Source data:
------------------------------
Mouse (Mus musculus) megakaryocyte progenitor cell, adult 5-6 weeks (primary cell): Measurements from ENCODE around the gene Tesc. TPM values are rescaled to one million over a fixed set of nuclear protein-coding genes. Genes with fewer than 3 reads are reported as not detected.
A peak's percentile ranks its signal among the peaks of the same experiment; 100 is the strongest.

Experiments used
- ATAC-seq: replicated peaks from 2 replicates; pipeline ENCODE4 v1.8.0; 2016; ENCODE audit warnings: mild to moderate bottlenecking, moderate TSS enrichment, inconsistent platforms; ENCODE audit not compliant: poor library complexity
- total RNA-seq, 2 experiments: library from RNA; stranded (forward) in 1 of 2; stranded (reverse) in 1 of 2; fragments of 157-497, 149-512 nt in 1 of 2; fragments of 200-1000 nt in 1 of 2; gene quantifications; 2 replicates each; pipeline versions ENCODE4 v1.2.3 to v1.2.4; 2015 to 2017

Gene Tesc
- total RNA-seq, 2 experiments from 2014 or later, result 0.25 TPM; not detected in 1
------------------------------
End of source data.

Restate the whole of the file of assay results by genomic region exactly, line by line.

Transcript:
Mouse (Mus musculus) megakaryocyte progenitor cell, adult 5-6 weeks (primary cell): Measurements from ENCODE around the gene Tesc. TPM values are rescaled to one million over a fixed set of nuclear protein-coding genes. Genes with fewer than 3 reads are reported as not detected.
A peak's percentile ranks its signal among the peaks of the same experiment; 100 is the strongest.

Experiments used
- ATAC-seq: replicated peaks from 2 replicates; pipeline ENCODE4 v1.8.0; 2016; ENCODE audit warnings: mild to moderate bottlenecking, moderate TSS enrichment, inconsistent platforms; ENCODE audit not compliant: poor library complexity
- total RNA-seq, 2 experiments: library from RNA; stranded (forward) in 1 of 2; stranded (reverse) in 1 of 2; fragments of 157-497, 149-512 nt in 1 of 2; fragments of 200-1000 nt in 1 of 2; gene quantifications; 2 replicates each; pipeline versions ENCODE4 v1.2.3 to v1.2.4; 2015 to 2017

Gene Tesc
- total RNA-seq, 2 experiments from 2014 or later, result 0.25 TPM; not detected in 1